Thanks to my former colleague Jim Mollé and my former student Tammie Leung for some ideas to get the ball rolling on another post. If you have any other tips for a great presentation, I'd love to hear them.

Tips for a successful slideshow presentation
August 2, 2017, 9:07 am

It's my job to watch presentations periodically. And then judge them. That's just part of my job. I've seen a few presentations in my day. Some great ones. Mostly mediocre ones. Some bad. Here are some tips I've accrued to help a presenter make their slideshow a little bit better.

  • Have page numbers: If there's anything worse than sitting in a presentation and not knowing how long it will last, I don't know what it is. Please for the sake of your attendees, have page numbers on most of your pages (you don't need them for cool power slides) and include a total number as well. Something like 3/40. It makes the whole process so much better.
  • Don't read your slides: If you have a paragraph that isn't a direct quote on your slide, don't read it. Paraphrase. Slideshows should augment a presentation, not duplicate it. You should say words that are at least somewhat different than the words on your slide. Don't put pages of text onto the slides if you're just going to read them, put those into your notes, and put something more interesting onto the slideshow.
  • Use the spacebar, or a presentation remote: Heck, there are apps on the phone that can be used to control a slide deck. Step away from the podium, interact with your audience, and don't try to find the arrow keys every time a slide needs to change. Don't use the arrow keys. Use the space bar. You can find it with your eyes closed. It will advance the slides in every slideshow application ever.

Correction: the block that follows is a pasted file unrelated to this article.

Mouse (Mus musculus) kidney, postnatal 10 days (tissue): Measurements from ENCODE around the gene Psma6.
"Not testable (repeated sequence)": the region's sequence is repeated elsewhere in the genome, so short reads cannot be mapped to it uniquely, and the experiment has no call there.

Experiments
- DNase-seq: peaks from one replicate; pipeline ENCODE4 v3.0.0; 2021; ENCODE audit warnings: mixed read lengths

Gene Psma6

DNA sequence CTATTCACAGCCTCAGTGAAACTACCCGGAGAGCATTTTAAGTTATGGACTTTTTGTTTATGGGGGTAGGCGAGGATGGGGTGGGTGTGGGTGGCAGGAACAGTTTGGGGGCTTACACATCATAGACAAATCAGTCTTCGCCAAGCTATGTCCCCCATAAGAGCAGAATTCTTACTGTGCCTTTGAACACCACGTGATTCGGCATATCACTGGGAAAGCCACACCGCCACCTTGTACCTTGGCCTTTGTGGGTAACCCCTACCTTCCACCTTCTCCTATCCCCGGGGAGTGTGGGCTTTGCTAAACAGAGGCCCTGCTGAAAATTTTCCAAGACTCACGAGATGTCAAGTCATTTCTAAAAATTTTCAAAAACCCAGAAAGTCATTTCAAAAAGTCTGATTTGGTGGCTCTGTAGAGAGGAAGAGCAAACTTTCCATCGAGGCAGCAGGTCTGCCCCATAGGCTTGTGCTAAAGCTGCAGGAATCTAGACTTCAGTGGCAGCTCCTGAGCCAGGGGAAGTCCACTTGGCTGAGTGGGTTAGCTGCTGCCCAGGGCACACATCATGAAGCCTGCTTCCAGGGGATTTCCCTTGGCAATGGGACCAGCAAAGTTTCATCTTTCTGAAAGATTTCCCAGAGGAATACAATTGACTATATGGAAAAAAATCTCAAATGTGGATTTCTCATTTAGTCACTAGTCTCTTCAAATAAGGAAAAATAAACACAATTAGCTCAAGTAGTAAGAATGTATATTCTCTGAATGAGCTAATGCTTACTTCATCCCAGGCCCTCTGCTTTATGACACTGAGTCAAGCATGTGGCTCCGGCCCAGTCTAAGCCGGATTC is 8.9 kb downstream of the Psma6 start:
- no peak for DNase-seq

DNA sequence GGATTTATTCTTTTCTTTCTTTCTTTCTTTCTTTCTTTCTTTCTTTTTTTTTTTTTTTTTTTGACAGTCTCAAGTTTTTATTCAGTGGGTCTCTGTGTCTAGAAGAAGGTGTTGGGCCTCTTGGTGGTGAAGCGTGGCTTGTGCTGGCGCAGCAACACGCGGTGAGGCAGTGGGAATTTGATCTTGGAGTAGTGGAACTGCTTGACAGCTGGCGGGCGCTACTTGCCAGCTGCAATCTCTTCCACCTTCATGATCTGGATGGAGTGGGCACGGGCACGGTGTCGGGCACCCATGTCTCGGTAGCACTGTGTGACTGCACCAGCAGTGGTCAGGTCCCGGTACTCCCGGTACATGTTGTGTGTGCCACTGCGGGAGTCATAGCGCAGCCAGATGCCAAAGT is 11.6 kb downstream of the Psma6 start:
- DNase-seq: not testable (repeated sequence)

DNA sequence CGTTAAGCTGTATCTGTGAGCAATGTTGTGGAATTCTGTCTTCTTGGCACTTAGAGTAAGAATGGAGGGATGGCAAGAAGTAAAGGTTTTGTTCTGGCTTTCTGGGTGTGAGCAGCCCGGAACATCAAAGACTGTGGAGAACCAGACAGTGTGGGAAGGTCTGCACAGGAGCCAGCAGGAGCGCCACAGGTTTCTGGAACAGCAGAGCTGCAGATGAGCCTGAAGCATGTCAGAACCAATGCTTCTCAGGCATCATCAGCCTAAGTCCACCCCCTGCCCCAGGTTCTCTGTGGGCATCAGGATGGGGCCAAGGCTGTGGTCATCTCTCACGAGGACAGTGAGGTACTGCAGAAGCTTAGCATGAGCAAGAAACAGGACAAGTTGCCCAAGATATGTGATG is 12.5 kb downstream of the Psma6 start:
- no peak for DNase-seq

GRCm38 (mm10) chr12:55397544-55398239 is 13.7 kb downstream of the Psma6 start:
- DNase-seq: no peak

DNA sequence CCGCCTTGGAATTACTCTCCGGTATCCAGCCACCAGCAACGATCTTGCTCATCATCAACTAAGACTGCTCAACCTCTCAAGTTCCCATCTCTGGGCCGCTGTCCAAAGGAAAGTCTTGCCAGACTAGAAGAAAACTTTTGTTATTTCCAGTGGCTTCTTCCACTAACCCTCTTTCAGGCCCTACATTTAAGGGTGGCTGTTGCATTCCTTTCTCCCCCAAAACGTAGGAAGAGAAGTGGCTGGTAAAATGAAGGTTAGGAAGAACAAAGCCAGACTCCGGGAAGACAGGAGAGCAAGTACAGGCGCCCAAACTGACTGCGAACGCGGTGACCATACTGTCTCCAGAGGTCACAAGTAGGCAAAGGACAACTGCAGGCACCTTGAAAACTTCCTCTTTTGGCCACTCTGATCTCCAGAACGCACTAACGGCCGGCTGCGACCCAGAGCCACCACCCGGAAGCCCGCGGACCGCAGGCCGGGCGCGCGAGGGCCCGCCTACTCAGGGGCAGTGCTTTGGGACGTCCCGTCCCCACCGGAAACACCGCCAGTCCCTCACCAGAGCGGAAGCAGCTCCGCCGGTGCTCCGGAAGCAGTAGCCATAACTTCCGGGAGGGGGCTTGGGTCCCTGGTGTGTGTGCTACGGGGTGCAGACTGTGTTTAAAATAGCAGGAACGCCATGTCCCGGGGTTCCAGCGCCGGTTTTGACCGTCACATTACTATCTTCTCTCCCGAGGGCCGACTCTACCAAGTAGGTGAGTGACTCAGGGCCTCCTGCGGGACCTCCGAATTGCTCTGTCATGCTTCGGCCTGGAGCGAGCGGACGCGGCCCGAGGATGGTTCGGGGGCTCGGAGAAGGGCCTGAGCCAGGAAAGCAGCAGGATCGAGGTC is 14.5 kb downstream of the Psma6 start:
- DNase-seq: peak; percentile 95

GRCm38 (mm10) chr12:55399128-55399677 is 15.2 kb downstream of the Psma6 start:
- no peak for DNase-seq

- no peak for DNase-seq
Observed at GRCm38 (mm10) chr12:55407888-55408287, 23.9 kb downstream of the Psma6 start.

• 40 slides is like... perfect: If you think you have the perfect amount of slides, and it's over 40, you're wrong. Look if you're doing a 2 hour presentation, we might not be talking about the same thing. I'm talking about a 15 to 20 minute presentation to a company. You do not have enough time to cover 60 slides in that amount of time. Which leads me to...
  • Don't just skip slides: If your whole plan was just to waft through ten slides saying "and here was some process *click *click *click" DON'T. Don't do that. It takes all the wind out of the sails of your presentation, and it grinds interest to a halt. You've just told me, here's a bunch of stuff I shouldn't be interested in. If you have ten slides worth of nothing, make them into one slide of something. Even if it's ten small things.
  • Have an after deck: This is something I've come to realize only after watching many presentations that have a questions and answers session afterwards. You need more content than just your presentation. You need answers to every question that might come up. If you ever had someone disagree during the testing of your product/project you need to be able to justify your decisions, because those same questions are bound to come up if you don't address them directly in the presentation. So have a whole deck of slides after your presentation is over, that answer questions. More research. More designs. Justifications. Statistics and specifications. All that stuff that was too boring for an exciting presentation is all the stuff you would be wishing for during the Q&A.

I might add more to this list later, but I think these are the keypoints that I am constantly noticing with presentations. Things like watch your body language, and your ums, and speak up should all be implied. Check your spelling. Jesus, check your spelling and grammar. Pay someone else to do it.